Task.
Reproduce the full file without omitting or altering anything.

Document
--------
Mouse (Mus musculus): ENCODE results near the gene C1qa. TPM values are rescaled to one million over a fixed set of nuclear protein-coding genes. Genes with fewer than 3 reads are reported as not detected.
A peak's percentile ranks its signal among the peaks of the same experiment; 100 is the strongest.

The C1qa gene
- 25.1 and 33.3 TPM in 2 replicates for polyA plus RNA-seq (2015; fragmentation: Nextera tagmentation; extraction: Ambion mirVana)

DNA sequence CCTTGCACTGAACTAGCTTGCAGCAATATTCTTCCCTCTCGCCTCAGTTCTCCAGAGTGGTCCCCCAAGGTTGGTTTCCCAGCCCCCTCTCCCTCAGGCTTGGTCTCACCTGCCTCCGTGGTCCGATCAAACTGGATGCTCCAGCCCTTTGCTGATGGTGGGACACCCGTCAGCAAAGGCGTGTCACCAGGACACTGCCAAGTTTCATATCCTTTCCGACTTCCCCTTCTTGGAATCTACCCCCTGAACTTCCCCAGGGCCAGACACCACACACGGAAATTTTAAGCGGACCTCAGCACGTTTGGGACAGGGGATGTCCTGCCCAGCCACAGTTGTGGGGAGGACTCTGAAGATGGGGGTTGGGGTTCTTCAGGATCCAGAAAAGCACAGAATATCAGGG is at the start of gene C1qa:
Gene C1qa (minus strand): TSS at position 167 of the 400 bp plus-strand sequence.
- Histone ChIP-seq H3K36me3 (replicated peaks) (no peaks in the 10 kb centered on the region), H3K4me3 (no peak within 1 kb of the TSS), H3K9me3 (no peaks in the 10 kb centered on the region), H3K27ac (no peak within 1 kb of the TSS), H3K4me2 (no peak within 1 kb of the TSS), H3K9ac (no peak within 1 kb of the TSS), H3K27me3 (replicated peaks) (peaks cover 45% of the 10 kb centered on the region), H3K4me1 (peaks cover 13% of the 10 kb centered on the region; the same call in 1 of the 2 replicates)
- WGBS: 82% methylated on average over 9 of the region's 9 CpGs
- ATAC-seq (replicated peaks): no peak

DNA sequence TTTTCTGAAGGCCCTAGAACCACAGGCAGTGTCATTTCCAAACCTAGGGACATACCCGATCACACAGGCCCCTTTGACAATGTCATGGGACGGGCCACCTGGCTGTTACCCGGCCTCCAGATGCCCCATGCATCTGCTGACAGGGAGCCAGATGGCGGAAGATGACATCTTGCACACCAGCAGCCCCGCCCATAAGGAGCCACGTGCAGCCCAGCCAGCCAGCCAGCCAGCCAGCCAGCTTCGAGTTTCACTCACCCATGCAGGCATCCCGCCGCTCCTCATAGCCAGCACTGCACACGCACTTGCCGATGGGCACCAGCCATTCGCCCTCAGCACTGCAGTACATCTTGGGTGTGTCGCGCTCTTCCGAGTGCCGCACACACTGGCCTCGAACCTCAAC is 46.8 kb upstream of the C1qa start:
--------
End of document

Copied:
Mouse (Mus musculus): ENCODE results near the gene C1qa. TPM values are rescaled to one million over a fixed set of nuclear protein-coding genes. Genes with fewer than 3 reads are reported as not detected.
A peak's percentile ranks its signal among the peaks of the same experiment; 100 is the strongest.

The C1qa gene
- 25.1 and 33.3 TPM in 2 replicates for polyA plus RNA-seq (2015; fragmentation: Nextera tagmentation; extraction: Ambion mirVana)

DNA sequence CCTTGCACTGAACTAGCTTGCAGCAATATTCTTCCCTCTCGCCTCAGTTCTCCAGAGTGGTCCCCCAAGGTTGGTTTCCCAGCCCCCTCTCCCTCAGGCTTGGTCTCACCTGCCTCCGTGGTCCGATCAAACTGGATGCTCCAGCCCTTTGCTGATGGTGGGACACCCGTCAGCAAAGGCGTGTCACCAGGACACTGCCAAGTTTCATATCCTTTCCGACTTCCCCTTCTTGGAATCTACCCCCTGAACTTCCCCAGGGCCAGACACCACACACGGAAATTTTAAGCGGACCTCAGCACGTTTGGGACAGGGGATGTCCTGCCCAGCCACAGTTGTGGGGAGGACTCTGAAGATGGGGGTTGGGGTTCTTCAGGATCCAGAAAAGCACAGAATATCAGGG is at the start of gene C1qa:
Gene C1qa (minus strand): TSS at position 167 of the 400 bp plus-strand sequence.
- Histone ChIP-seq H3K36me3 (replicated peaks) (no peaks in the 10 kb centered on the region), H3K4me3 (no peak within 1 kb of the TSS), H3K9me3 (no peaks in the 10 kb centered on the region), H3K27ac (no peak within 1 kb of the TSS), H3K4me2 (no peak within 1 kb of the TSS), H3K9ac (no peak within 1 kb of the TSS), H3K27me3 (replicated peaks) (peaks cover 45% of the 10 kb centered on the region), H3K4me1 (peaks cover 13% of the 10 kb centered on the region; the same call in 1 of the 2 replicates)
- WGBS: 82% methylated on average over 9 of the region's 9 CpGs
- ATAC-seq (replicated peaks): no peak

DNA sequence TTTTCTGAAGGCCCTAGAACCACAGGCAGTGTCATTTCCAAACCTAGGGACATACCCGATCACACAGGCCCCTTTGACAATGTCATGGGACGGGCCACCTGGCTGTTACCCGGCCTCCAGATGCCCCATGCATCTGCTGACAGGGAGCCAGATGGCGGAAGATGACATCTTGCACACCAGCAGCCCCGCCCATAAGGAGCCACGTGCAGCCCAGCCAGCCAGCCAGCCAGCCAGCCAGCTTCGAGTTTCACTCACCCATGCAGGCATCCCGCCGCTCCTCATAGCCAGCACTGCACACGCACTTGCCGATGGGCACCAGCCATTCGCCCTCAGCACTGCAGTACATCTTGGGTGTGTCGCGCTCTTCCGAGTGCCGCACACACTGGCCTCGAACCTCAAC is 46.8 kb upstream of the C1qa start: